The Shoplifters on Your Beat

Only 5% of shoplifting crimes are related to financial need; meaning the individual legitimately needs something that they can’t afford. So what are motives behind the other 95% of the cases that tie up law enforcement’s, the court’s, and...


Only 5% of shoplifting crimes are related to financial need; meaning the individual legitimately needs something that they can’t afford.  So what are motives behind the other 95% of the cases that tie up law enforcement’s, the court’s, and retailer’s time, resources, and money?  Are they all kleptomaniacs?  No, not even close.

This the 2nd shoplifting dispatch call on your beat today; at least this retailer has surveillance equipment. You wonder who you pissed off to get the mall beat this round.  Sometimes the suspect is cooperative, sometimes not. Over a certain dollar amount it is grand theft--under that amount, petty theft. If the suspect went into the store with the intent to steal, he/she could be charged with burglary. This definitely means paper, quite possibly a trip to jail or a detention center, and that someone else will have to take other, probably more pressing calls on your beat.

The suspect detained is a 28 year old Caucasian female, attractive, well dressed and groomed, and has more money in her wallet than you see in a pay period. She is crying, and is extremely remorseful. You view the tape, and see her putting a package of ballpoint pens in her purse. She makes purchases totaling $46.33 for various other items, but does not pay for the pens. You run her; she has priors for petty theft. The store manager desires prosecution. You ask yourself, "Why in the world didn't she just pay for the pens?" It would have certainly made both your and her day easier.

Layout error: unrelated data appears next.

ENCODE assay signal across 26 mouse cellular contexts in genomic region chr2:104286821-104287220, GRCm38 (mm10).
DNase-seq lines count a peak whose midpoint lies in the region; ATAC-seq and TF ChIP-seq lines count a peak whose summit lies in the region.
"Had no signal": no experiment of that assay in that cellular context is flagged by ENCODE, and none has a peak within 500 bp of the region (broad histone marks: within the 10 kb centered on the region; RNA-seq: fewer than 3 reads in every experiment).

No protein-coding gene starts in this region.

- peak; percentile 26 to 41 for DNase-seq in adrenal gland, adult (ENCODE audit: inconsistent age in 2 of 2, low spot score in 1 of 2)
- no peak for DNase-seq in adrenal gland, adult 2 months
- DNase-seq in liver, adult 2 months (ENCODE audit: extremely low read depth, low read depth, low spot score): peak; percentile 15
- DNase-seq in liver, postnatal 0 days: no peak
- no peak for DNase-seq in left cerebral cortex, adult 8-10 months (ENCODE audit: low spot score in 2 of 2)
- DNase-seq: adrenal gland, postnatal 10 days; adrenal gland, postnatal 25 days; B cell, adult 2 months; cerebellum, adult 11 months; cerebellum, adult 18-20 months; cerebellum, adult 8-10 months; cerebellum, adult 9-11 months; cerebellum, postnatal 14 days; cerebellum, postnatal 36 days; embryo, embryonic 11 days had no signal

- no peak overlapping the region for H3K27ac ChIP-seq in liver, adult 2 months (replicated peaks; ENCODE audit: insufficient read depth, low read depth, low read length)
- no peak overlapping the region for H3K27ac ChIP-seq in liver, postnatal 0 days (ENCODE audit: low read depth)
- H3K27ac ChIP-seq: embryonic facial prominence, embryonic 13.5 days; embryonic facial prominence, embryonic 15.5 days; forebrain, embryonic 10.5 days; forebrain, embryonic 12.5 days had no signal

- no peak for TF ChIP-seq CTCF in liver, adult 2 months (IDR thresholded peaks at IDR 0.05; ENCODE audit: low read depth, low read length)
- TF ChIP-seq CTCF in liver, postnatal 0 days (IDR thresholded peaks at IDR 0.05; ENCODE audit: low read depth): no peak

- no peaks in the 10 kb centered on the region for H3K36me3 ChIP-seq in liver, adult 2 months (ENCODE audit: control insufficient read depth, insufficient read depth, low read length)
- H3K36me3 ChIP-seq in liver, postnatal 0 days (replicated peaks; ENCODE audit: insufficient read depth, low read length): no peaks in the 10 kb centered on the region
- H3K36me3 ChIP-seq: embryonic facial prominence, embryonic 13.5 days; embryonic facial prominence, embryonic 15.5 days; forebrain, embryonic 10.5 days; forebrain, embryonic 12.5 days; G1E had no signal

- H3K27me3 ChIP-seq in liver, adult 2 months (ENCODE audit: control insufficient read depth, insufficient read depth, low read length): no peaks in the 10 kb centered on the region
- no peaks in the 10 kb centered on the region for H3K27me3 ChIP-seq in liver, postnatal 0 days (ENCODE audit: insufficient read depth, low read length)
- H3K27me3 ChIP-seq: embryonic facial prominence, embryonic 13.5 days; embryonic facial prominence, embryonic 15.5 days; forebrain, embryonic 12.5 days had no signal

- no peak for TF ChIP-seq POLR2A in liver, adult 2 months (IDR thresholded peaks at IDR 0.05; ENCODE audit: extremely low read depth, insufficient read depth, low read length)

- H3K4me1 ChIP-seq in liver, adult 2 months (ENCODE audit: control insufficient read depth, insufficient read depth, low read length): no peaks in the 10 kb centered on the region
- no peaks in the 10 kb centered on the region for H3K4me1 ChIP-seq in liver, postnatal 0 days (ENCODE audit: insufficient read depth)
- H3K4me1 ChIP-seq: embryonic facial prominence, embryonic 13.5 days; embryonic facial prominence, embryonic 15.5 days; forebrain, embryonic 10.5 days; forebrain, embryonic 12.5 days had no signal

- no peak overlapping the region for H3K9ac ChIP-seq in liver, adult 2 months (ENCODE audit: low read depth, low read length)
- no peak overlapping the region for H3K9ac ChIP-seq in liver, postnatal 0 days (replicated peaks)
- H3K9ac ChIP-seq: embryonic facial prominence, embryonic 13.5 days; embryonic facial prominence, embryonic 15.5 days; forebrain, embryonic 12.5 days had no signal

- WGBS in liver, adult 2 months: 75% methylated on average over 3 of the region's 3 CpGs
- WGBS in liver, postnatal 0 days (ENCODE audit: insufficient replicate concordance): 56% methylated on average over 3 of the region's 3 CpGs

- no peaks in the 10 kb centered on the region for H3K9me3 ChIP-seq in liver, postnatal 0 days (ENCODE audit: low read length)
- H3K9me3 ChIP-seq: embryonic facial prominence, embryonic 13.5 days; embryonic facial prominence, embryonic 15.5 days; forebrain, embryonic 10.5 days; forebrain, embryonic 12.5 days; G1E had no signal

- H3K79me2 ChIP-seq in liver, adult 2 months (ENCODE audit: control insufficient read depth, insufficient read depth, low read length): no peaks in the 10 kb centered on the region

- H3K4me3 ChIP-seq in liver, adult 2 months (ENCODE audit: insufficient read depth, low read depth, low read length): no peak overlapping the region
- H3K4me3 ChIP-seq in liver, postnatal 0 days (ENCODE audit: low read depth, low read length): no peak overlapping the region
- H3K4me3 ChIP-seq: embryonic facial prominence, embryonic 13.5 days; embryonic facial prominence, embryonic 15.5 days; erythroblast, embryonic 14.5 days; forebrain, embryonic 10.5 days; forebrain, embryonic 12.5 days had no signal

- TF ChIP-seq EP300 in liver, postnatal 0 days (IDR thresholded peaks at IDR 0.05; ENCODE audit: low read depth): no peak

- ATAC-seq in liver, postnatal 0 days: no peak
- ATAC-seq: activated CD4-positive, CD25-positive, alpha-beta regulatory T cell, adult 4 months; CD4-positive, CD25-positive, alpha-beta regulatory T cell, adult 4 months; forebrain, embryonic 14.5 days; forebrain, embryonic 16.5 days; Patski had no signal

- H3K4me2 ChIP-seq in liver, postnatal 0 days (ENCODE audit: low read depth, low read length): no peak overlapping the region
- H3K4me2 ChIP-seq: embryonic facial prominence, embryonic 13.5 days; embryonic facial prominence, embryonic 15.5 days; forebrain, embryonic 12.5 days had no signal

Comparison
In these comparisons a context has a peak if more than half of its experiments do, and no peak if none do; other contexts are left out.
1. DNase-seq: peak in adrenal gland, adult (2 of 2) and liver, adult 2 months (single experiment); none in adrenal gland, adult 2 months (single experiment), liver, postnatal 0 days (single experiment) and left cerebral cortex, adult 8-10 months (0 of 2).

Ten Fun Shoplifting Facts for Law Officers to Know and Share

  1. Shoplifting is also the nation's most expensive crime costing U.S. businesses more than $30 billion a year.
  2. There are an estimated 27 million shoplifters (or 1 in 11 people) in our nation today.
  3. More than 10 million people have been caught shoplifting in the last five years.
  4. Shoplifters’ report that they are caught an average of only once every 49 thefts. They are turned over to law enforcement about half the time. 
  5. Many shoplifters buy and steal merchandise in the same visit.
  6. Habitual shoplifters steal an average of 1.6 times per week.
  7. Shoplifting is usually not a premeditated crime; 73% of shoplifters don't plan their thefts.
  8. 55% of adult shoplifters state that they started stealing as teenagers.
  9. Over half of adults and one-third of adolescents report difficulty stopping shoplifting crimes, even after getting caught.
  10. Most shoplifters who have developed a habit or addiction believe they should be punished according to the law when caught.

Types of Shoplifters and Their Motives

There is no profile for a shoplifter; it could be anyone. There are basically two types of shoplifters: the non-professional (97%) and the professional (3%).  According to The Shulman Center for Compulsive Theft, there are seven recognized types of shoplifters which are defined by their motives:

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